The biggest factor for me is HOW the owner intends on maintaining the vehicle afterwards and by this I mean, if I were to apply a high end carnuba wax [which in theory does add a little something to the paint] to a vehicle that was going to be left outside and washed at the garage, the benefit of the few % improvement in looks will soon be negated by the exposure to elements which will strip it off. Alternatively an owner may actually enjoy the experience of waxing their car, and therefore for they choose this route partly for personal satisfaction.

Conversely, someone who does not enjoy waxing often may look at a sealant to reduce the amount of times they have to apply protection. Someone with really soft paint (which is very susceptible to damage – even the softest MF Towels can inflict damage when used incorrectly [too much pressure for example]) may look at a coating, which not only provides protection, but also increases the scratch resistance of the paint itself (the coating is harder than the original clear coat).
Then the next factor to consider is the actual type of paint itself and what the vehicle is to be used for (e.g. daily duty, compete in a car show, collector’s item etc.).

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Re: The Ultimate Detailing Guide

Postby Sparkz0629 » Fri Nov 22, 2013 9:51 am

Holy moly.... epic dude!!! well done..

Its always good to get information like this from someone that is respected in the detailing sector.

Thanks Laurence, keep it up.
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Re: The Ultimate Detailing Guide

Postby Belix » Fri Nov 22, 2013 10:26 am

great write up, appreciate the time and effort.
Learnt a few things
One question, why not squeeze the wash mit out after going over the vehicle and before rinsing it in the clean water? It gets rid of a lot of muck and reduces what gets into the rinse water. Can be in the garden away from the vehicle or in a fourth bucket (Getting heavy on the buckets).
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Re: The Ultimate Detailing Guide

Postby lawrence » Fri Nov 22, 2013 10:39 am

Belix wrote:great right up, appreciate the time and effort.
Learnt a few things
One question, why not squeeze the wash mit out after going over the vehicle and before rinsing it in the clean water? It gets rid of a lot of muck and reduces what gets into the rinse water. Can be in the garden away from the vehicle or in a fourth bucket (Getting heavy on the buckets).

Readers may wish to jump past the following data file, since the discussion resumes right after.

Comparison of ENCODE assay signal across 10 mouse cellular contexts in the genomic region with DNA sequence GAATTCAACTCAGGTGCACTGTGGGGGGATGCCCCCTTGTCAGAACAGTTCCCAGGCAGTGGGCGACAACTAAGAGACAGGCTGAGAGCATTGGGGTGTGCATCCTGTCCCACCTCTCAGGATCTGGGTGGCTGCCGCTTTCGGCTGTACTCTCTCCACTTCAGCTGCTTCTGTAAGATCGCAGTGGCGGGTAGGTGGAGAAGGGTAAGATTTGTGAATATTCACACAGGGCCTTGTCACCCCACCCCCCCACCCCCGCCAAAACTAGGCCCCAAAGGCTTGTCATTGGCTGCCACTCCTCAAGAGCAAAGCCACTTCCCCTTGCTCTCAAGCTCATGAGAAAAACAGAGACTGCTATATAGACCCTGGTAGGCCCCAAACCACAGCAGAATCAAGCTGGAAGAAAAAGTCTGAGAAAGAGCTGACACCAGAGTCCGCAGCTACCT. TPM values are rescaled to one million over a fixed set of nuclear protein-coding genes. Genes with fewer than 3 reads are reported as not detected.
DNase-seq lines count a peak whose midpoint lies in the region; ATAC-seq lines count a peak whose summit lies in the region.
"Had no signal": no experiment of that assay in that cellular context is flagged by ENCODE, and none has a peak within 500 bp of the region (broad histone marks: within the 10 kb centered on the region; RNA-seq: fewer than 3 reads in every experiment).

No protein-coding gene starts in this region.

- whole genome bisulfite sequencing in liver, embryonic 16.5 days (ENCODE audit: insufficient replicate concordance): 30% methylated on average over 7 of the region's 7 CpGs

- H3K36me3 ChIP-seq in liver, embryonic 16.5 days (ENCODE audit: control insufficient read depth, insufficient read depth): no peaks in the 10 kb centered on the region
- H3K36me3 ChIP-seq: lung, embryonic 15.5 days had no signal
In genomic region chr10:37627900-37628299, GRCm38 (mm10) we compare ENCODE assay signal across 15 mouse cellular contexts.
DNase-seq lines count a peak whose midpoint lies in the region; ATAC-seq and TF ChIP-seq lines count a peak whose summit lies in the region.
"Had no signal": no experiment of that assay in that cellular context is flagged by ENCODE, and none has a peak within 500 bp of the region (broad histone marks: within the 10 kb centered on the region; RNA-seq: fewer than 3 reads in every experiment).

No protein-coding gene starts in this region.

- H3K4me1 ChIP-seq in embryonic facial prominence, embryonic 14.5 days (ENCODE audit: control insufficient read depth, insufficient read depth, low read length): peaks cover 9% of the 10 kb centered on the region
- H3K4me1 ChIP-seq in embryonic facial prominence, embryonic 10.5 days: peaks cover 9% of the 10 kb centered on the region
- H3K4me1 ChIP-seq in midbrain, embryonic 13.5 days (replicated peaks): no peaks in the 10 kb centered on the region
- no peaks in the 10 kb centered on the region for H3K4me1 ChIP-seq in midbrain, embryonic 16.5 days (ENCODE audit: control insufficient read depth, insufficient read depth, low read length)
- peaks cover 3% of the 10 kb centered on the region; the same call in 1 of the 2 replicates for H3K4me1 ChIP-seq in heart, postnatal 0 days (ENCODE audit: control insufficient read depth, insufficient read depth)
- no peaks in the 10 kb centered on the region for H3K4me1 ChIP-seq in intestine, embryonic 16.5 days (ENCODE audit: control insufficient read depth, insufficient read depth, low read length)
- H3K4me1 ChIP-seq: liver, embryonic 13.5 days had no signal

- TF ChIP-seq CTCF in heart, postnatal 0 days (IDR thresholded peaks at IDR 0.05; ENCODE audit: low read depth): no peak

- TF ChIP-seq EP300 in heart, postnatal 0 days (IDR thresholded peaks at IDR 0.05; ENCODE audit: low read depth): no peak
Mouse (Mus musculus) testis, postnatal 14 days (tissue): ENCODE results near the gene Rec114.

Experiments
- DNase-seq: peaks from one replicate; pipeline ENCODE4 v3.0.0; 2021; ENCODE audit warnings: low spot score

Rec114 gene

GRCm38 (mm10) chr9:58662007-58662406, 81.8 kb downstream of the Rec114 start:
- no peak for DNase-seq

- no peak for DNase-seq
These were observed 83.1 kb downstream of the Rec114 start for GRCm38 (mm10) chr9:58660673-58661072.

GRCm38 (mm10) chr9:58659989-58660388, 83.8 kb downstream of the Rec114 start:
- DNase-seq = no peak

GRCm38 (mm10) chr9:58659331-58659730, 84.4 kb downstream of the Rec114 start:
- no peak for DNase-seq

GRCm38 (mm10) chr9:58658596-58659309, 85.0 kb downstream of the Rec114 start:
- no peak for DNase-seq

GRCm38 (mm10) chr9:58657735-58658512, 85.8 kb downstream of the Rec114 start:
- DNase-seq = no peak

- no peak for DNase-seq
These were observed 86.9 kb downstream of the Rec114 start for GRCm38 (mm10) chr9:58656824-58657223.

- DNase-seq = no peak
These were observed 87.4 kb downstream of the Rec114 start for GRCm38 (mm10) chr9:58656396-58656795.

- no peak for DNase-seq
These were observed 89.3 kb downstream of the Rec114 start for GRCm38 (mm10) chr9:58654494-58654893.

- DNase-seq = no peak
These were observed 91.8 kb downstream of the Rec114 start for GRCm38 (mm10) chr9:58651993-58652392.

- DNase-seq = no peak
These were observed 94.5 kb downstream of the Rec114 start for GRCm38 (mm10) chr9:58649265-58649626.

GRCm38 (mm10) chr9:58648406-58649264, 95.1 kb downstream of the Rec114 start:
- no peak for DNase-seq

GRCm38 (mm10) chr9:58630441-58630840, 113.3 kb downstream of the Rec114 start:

Thanks buddy

Yeah squeezing out the mitt prior to rinsing it will help. Another variation is to spray the mitt as clean as you can with the hosepipe before dipping into the rinse bucket. More than anything the principal of washing with a clean mitt and clean wash solution is what should be at the forefront of your mind - how exactly you achieve this up to you.

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Re: The Ultimate Detailing Guide

Postby DINODENASH » Fri Nov 22, 2013 10:42 am

Awsome !!

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Re: The Ultimate Detailing Guide

Postby Zydo6 » Fri Nov 22, 2013 11:02 am

you are a legend!!!!

I love washing my own car and spend hours cleaning it
Thanks for this,it will help me maintain my car so much better!!
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Re: The Ultimate Detailing Guide

Postby AlexTDi » Fri Nov 22, 2013 11:03 am

Great write up Lawrence :hurray: You going to turn us all into detailers soon :lol:

For you to actually share the knowledge you have acquired over the years show's true passion for not only detailing but cars too, Huge respect for educating the "normal" car enthusiast on how to protect their paint and actually not need the help of a detailler, It's kind of bad for business but we can see that you're not focused on making money but rather making us self-sustainable.

You sir deserve a Nobel peace prize!
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Re: The Ultimate Detailing Guide

Postby lawrence » Fri Nov 22, 2013 11:14 am

Zydo6 wrote:you are a legend!!!!

I love washing my own car and spend hours cleaning it
Thanks for this,it will help me maintain my car so much better!!

Glad it will help you bud :hug:

1.9TurboVw wrote:Great write up Lawrence :hurray: You going to turn us all into detailers soon :lol: